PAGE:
Maesa montana A. DC.

TSO logo

Sponsor this page

For information about how you could sponsor this page, see How You Can Help

Credits

Article from New Trees by John Grimshaw & Ross Bayton

Recommended citation
'Maesa montana' from the website Trees and Shrubs Online (treesandshrubsonline.org/articles/maesa/maesa-montana/). Accessed 2024-05-26.

Genus

Synonyms

  • M. formosana Mez
  • M. henryi Hu
  • M. martinii H. Lév.

Other taxa in genus

    Glossary

    References

    There are no active references in this article.

    Credits

    Article from New Trees by John Grimshaw & Ross Bayton

    Recommended citation
    'Maesa montana' from the website Trees and Shrubs Online (treesandshrubsonline.org/articles/maesa/maesa-montana/). Accessed 2024-05-26.

    Shrub or small tree 2–3(–10) m, multistemmed. Branchlets covered with soft white hairs, though later almost glabrous. Leaves evergreen, membranous, 7–14(–23) × 3–7(–9) cm, elliptic to oblong or lanceolate, covered with small bristly hairs or glabrous, 8–12 secondary veins on each side of the midrib, margins coarsely dentate or undulate, apex acute or acuminate; petiole 1–1.5 cm long with a deep channel. Inflorescences axillary, racemose or paniculate, 2–7(–10) cm long and hirsute; bracteoles tiny. Flowers very small, calyx lobed, corolla white and bell-shaped, lobed, stamens included. Fruit white, globose or ovoid and with orange spots. Flowering February to April, fruiting October to December (China). Chen & Pipoly 1996. Distribution CHINA: Fujian, Guangdong, Guangxi, Guizhou, Hainan, Sichuan, southeast Xizang, Yunnan; INDIA; MYANMAR; TAIWAN; THAILAND. Habitat Mixed forest between 400 and 2800 m asl. USDA Hardiness Zone 9. Conservation status Not evaluated. Illustration Chen & Pipoly 1996, Hudson 2004; NT472.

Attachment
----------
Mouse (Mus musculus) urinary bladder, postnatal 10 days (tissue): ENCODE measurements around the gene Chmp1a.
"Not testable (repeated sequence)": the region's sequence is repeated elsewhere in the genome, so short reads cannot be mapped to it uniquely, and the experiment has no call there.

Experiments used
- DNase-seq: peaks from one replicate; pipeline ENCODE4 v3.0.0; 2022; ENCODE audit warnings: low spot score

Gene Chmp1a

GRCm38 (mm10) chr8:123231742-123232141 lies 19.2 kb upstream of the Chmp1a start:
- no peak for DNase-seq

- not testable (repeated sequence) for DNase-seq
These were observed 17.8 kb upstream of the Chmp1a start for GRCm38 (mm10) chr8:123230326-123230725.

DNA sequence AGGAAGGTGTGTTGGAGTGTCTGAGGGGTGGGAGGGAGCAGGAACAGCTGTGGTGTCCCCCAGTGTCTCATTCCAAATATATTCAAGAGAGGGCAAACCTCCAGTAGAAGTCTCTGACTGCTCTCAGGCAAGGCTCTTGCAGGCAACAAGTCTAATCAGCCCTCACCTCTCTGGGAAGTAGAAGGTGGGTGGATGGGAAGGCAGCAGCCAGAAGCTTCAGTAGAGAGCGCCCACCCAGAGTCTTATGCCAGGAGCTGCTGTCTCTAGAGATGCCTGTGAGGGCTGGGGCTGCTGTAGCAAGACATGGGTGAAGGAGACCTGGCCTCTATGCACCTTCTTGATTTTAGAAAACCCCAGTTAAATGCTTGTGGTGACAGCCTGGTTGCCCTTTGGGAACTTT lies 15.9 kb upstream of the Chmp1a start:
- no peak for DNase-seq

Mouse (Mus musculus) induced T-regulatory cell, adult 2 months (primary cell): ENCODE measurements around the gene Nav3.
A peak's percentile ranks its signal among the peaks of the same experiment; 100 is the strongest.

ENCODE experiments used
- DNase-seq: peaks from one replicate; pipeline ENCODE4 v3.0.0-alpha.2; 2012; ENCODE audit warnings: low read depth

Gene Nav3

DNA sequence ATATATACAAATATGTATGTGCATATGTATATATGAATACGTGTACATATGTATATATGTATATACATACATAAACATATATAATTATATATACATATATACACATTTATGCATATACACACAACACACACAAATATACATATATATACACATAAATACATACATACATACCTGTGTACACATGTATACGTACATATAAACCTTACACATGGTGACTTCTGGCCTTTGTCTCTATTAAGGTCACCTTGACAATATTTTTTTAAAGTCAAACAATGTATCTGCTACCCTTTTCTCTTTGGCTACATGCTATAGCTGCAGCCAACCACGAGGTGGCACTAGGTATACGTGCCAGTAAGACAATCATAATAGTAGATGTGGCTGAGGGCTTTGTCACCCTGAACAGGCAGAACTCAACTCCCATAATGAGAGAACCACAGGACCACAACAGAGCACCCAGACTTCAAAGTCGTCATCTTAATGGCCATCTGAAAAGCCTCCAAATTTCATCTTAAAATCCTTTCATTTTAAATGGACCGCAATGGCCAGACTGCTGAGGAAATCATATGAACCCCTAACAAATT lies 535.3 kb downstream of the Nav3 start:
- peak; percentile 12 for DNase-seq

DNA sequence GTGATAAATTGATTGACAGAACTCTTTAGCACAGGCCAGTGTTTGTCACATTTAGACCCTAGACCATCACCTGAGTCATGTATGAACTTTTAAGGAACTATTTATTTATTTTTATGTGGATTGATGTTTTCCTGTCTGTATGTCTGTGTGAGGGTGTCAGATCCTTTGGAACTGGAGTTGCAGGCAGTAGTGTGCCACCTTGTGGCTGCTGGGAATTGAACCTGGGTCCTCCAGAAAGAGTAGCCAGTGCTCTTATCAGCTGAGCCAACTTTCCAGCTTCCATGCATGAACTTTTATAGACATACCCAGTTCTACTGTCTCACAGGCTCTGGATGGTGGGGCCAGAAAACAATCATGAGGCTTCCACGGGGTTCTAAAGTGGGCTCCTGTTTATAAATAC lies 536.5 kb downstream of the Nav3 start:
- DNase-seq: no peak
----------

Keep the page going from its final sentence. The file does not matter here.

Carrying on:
A small and usually multistemmed tree in the wild, Maesa montana has a toe-hold in cultivation in the United Kingdom. It is offered by one nursery in Cornwall, and at Tregrehan there is a plant of Yunnanese origin. This has so far failed to make a trunk, and is growing as a rather undistinguished shrub, but it has quite bold, handsome leaves of glossy dark green, and the small white fruits are pretty. A sheltered site in fertile moist soil will probably give the best chance of success to those who wish to make the attempt to grow it.